“AI makes many things easier — unfortunately also discrimination.” That is how Ferda Ataman, the German government’s independent Anti-Discrimination Commissioner, assessed the potential of artificial intelligence (AI) at a press conference in Berlin on Wednesday morning.
She was there to present a long-awaited expert report, whose purpose was to better protect people against possible discrimination by self-learning algorithmic decision-making (ADM) systems. Ataman’s report cited the many examples of the use of this type of AI already in place today: application procedures, loans at banks, insurance companies, or the allocation of state benefits such as social welfare.
How AI reproduces prejudices
“Here, probability statements are made on the basis of sweeping group characteristics,” the anti-discrimination officer said. “What appears objective at first glance can automatically reproduce prejudices and stereotypes. Under no circumstances should we underestimate the dangers of digital discrimination.”
The dystopian stories are well-documented. In 2019, more than 20,000 people in the Netherlands experienced what the use of supposedly incorruptible technology can lead to: They were wrongly ordered to pay back child benefits under threat of heavy fines. A discriminatory algorithm in the software was partly responsible, and people with dual citizenship were particularly affected.
To prevent such cases, Ataman is demanding that companies work transparently. In other words, she wants companies that employ AI to provide information about the data used and how their system works. In her expert report, written by legal scholar Indra Spiecker and her colleague Emanuel V. Towfigh, the character of AI-based systems is described as a “black box.” For those affected, it is practically impossible to trace the causes of being disadvantaged.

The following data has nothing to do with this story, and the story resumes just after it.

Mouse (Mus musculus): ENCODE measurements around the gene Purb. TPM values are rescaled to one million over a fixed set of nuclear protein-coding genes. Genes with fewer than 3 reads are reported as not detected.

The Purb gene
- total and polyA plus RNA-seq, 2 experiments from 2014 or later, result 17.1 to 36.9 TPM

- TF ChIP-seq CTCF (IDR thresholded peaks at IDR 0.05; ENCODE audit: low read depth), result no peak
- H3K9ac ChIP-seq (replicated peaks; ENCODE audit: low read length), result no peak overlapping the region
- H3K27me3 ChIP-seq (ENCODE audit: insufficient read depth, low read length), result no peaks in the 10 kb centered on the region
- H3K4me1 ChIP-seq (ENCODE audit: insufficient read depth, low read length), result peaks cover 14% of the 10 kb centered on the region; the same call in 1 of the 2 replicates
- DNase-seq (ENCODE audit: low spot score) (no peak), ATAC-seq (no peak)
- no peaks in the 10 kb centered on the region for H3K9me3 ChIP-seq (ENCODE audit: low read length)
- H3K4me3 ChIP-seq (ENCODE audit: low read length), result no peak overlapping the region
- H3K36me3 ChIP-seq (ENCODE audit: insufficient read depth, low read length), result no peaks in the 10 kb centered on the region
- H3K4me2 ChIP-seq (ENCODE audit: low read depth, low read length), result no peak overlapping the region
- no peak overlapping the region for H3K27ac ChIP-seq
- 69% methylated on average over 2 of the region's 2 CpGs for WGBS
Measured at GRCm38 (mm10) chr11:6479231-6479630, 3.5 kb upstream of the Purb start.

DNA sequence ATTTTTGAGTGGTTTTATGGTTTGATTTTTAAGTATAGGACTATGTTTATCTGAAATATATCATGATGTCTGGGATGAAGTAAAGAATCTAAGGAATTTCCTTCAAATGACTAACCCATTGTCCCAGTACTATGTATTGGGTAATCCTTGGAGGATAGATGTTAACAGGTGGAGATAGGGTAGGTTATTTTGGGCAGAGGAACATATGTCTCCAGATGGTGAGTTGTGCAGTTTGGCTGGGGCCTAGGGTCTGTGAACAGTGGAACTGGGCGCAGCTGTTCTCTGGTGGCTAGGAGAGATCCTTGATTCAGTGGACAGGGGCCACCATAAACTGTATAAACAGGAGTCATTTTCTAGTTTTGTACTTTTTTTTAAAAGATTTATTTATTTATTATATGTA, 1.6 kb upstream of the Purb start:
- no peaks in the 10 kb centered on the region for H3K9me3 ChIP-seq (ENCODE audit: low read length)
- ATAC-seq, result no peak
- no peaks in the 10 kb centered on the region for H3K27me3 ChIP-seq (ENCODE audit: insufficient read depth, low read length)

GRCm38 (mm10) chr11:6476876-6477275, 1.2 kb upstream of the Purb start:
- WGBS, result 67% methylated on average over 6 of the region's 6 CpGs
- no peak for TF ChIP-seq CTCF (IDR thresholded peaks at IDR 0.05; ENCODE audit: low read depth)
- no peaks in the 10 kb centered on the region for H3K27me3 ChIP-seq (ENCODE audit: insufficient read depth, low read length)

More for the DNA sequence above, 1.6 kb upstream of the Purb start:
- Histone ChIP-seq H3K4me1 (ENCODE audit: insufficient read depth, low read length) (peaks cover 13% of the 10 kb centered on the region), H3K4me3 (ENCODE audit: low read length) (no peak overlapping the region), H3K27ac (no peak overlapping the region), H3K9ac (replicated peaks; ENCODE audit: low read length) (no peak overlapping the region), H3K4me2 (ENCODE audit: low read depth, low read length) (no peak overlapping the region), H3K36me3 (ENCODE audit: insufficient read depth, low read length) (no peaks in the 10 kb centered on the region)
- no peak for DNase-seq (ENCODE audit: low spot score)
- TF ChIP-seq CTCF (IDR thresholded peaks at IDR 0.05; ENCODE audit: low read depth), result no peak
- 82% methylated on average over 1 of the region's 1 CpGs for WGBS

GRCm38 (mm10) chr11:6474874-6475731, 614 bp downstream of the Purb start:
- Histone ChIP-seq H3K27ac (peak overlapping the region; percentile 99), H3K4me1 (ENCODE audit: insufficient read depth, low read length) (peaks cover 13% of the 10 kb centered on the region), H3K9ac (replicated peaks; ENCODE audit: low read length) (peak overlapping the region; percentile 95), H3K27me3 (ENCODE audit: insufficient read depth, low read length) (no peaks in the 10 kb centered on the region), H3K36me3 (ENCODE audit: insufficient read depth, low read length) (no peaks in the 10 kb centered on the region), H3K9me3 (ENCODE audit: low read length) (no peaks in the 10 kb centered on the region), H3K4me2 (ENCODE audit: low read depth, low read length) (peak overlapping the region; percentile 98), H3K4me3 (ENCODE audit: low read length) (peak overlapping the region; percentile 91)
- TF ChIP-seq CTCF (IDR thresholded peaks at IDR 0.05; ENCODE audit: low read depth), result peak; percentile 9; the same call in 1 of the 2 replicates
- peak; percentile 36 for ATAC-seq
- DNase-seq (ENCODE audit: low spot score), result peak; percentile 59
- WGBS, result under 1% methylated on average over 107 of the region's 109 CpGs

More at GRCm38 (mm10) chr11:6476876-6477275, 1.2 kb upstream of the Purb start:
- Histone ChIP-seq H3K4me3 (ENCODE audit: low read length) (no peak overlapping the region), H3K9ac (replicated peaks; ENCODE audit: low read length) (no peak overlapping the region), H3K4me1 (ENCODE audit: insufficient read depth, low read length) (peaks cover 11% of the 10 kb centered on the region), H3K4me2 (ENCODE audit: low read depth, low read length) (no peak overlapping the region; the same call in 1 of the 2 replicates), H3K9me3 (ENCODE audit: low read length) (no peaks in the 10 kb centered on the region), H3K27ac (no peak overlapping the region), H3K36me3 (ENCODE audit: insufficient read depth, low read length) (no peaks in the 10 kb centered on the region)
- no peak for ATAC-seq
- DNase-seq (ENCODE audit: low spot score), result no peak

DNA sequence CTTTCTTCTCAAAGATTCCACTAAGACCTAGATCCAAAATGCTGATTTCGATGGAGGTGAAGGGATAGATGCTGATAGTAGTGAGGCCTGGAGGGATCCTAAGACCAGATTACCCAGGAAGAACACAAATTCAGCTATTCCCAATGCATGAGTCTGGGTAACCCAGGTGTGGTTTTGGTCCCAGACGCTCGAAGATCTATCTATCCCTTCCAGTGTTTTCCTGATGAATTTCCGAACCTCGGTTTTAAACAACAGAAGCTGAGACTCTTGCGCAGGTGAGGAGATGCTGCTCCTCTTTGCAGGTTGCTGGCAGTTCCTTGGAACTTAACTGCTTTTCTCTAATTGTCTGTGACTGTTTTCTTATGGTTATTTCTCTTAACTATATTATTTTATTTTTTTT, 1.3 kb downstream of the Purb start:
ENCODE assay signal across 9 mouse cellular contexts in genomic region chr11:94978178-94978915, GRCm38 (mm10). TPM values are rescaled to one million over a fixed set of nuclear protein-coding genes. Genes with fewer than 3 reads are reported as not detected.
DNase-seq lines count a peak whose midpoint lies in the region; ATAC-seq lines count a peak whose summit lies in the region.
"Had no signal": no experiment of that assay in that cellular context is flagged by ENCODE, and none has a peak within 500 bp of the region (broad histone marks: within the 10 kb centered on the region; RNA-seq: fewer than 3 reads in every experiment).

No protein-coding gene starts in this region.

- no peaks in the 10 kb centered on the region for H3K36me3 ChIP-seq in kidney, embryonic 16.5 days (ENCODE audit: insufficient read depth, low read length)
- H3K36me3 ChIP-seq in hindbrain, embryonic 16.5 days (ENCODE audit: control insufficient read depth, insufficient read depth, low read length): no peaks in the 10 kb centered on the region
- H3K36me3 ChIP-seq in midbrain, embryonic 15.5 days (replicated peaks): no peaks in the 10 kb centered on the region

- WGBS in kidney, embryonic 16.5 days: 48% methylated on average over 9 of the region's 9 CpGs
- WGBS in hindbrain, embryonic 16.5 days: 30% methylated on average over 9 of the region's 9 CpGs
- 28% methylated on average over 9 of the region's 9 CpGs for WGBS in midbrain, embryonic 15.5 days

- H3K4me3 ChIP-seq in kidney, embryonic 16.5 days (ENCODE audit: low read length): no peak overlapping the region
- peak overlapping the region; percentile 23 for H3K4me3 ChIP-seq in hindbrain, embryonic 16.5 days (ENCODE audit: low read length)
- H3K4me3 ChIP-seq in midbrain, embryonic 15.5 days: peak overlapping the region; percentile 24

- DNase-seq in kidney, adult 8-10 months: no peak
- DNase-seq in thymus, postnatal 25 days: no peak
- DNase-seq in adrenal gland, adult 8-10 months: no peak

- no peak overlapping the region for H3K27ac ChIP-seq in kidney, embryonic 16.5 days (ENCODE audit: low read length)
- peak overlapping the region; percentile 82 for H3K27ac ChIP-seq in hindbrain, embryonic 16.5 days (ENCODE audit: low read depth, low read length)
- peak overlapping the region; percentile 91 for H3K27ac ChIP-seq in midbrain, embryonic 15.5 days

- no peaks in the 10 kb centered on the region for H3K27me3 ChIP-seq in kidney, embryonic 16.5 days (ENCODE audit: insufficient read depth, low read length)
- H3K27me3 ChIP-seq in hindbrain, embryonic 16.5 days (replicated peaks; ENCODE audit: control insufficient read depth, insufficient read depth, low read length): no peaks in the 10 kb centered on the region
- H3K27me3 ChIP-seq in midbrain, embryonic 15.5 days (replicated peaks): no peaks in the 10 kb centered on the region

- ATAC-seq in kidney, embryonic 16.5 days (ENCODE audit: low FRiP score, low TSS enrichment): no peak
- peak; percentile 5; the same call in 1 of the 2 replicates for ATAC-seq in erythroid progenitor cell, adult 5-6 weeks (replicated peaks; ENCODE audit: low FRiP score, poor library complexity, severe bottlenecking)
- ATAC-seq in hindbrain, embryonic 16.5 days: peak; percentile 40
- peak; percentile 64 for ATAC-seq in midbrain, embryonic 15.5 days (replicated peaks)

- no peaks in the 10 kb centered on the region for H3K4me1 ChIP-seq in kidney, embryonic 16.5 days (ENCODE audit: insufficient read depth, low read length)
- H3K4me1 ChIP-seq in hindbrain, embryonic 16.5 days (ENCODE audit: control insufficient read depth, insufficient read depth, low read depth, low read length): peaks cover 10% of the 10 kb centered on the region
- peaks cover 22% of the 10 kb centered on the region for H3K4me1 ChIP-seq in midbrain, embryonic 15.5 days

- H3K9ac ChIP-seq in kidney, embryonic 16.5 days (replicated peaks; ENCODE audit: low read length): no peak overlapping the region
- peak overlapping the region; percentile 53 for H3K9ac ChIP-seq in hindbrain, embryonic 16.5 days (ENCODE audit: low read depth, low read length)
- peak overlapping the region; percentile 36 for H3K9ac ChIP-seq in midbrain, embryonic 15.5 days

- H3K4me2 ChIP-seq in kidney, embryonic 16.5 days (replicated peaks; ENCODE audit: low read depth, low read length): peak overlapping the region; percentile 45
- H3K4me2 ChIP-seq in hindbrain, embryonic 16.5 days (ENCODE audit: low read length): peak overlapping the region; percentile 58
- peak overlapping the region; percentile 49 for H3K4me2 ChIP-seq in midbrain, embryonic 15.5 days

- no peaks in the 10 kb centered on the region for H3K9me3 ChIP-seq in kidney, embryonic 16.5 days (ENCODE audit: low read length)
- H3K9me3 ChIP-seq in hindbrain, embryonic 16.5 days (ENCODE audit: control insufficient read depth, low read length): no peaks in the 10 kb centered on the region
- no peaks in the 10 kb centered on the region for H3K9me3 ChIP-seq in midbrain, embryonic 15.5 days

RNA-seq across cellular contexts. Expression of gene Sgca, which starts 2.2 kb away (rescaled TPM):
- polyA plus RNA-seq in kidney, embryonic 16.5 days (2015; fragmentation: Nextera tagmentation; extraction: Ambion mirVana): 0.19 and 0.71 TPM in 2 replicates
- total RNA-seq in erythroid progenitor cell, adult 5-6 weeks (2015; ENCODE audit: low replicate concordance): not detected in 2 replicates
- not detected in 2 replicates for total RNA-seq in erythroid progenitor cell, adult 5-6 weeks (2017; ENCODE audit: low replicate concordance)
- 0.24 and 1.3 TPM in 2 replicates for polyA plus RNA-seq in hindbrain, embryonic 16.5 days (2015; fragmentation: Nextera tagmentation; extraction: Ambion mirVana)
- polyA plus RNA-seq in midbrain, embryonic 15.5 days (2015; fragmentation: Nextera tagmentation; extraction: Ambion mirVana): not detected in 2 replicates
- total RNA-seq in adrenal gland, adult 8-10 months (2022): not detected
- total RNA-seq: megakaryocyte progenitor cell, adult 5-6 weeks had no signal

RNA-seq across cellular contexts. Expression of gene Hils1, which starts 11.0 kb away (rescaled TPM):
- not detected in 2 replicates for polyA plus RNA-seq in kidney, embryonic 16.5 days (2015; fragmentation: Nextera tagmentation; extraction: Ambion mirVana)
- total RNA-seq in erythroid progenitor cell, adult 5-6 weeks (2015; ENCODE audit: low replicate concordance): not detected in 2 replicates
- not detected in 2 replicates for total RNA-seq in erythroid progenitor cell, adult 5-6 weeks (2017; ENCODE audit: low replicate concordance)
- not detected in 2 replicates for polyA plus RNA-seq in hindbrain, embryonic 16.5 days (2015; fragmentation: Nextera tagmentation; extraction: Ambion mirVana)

Is artificial intelligence helpful or harmful?
“A specific phenomenon of the use of ADM systems is that their potential for discrimination may already be inherent in the system itself,” the report states. The cause could be a data set that is faulty, unsuitable for the intended purpose, or distorted.
Potential discriminatory feature: the postal code
What this means is illustrated in the report with typical examples: “The characteristic of the postal code, for example, which is not discriminatory in itself, becomes a proxy for the prohibited discriminatory characteristic of origin, because, for example, many migrants live in a certain city district for historical reasons.”
This can have negative consequences for people living there. If, for instance, they apply for loans, they may be regarded as financial risks who may not be able to repay their debts. Experts call this “discrimination through statistics” — the practice of attributing characteristics obtained by statistical means, based on actual or assumed average values of a group.
Ataman calls for arbitration body
For these and other cases, the Federal Anti-Discrimination Commissioner wants to set up a conciliation office in her agency, and is also calling for the General Equal Treatment Act (AGG) to be supplemented by a mandatory conciliation procedure.
To illustrate the urgent need for action, she mentions further cautionary examples from other countries: In the USA, incorrectly programmed algorithms in Apple credit cards systematically discriminated against women when granting credit. In Australia, after an error in an AI-based decision-making system, hundreds of thousands of people were forced to pay back the welfare benefits to which they were entitled.
Ataman’s conclusion from the report is simple: “Digitization is the future. But it must not become a nightmare. People must be able to trust that they will not be discriminated against by AI.” And that they can defend themselves if it does happen. That’s why, she said, clear and comprehensible rules are needed.
This article was originally written in German.
Source : dw